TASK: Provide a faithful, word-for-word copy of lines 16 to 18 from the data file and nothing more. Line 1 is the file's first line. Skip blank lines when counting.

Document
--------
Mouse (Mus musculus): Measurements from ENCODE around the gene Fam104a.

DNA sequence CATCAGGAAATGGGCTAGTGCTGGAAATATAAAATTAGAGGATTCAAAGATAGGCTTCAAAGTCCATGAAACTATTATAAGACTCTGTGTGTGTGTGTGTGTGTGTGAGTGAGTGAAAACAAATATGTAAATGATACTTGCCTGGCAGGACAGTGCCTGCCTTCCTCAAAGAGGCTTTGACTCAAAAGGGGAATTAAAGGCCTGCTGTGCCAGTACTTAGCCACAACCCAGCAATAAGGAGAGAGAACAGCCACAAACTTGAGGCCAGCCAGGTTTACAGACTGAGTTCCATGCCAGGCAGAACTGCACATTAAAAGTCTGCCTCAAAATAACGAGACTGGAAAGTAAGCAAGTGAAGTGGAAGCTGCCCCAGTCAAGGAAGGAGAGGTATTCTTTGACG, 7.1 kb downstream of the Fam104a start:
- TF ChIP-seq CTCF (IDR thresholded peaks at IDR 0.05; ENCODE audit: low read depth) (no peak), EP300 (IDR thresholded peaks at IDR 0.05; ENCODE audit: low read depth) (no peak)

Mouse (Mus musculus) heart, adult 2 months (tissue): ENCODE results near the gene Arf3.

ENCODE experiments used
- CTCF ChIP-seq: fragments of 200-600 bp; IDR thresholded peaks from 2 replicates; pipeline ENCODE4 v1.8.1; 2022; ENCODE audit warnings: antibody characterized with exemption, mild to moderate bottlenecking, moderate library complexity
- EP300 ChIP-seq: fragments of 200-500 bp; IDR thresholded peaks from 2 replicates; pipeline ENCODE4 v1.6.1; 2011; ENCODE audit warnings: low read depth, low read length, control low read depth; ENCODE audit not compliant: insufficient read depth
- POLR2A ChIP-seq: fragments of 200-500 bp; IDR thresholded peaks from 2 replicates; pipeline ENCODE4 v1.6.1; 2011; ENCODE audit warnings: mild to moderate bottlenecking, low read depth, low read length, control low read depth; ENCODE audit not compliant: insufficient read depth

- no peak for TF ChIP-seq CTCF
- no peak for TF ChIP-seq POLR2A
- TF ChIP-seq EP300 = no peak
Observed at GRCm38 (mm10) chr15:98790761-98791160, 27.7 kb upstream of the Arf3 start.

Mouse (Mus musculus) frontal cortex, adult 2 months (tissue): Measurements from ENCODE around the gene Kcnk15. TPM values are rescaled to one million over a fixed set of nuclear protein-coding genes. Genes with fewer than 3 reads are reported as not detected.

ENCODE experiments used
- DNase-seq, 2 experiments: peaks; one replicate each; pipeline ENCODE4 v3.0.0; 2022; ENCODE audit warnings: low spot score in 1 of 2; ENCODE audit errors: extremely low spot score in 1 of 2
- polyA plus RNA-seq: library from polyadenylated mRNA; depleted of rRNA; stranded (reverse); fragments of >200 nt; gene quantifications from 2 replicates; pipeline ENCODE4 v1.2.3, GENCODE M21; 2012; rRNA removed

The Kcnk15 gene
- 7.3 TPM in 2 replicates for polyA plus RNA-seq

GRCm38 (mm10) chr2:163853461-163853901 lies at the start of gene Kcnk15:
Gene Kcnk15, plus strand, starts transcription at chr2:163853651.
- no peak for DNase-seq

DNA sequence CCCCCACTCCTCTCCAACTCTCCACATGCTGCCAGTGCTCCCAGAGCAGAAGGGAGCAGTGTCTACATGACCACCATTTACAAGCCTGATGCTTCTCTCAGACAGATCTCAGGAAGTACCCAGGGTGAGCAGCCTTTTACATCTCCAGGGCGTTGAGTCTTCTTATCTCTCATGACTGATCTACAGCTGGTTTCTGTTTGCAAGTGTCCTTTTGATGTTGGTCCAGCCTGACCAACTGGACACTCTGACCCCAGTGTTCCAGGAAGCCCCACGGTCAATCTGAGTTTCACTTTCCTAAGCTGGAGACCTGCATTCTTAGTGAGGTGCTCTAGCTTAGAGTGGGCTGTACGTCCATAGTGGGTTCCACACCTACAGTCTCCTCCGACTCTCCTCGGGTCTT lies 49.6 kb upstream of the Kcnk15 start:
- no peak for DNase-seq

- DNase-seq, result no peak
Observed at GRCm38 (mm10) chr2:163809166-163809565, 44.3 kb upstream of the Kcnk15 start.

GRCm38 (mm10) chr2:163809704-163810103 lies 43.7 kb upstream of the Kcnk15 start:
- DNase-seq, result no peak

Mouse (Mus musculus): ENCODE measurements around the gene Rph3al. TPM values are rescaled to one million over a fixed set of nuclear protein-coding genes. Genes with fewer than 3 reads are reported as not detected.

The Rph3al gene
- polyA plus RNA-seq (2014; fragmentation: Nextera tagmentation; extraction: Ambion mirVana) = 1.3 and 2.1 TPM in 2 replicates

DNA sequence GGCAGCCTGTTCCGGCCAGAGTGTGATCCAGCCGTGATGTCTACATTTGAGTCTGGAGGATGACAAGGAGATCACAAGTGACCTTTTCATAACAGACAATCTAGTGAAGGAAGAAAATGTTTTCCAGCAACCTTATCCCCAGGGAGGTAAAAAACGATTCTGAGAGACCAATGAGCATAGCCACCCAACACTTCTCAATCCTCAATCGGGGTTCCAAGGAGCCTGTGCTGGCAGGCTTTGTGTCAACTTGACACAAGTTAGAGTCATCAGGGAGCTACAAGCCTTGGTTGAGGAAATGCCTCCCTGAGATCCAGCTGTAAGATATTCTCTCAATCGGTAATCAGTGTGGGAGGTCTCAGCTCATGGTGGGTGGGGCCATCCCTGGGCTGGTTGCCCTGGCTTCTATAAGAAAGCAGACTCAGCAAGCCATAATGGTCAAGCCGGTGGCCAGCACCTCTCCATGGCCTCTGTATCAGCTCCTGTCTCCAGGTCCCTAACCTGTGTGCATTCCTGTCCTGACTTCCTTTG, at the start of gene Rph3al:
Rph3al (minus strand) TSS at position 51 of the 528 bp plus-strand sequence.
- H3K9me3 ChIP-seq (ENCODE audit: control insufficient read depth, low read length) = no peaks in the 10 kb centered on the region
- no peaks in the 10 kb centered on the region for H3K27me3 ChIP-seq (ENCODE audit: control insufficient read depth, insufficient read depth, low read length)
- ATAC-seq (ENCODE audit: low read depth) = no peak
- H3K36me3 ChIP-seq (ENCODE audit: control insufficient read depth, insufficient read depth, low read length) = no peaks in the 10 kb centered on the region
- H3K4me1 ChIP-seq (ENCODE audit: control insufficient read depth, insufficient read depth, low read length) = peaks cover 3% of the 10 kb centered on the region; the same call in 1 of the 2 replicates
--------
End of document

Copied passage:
- polyA plus RNA-seq: library from polyadenylated mRNA; depleted of rRNA; stranded (reverse); fragments of >200 nt; gene quantifications from 2 replicates; pipeline ENCODE4 v1.2.3, GENCODE M21; 2012; rRNA removed

The Kcnk15 gene
- 7.3 TPM in 2 replicates for polyA plus RNA-seq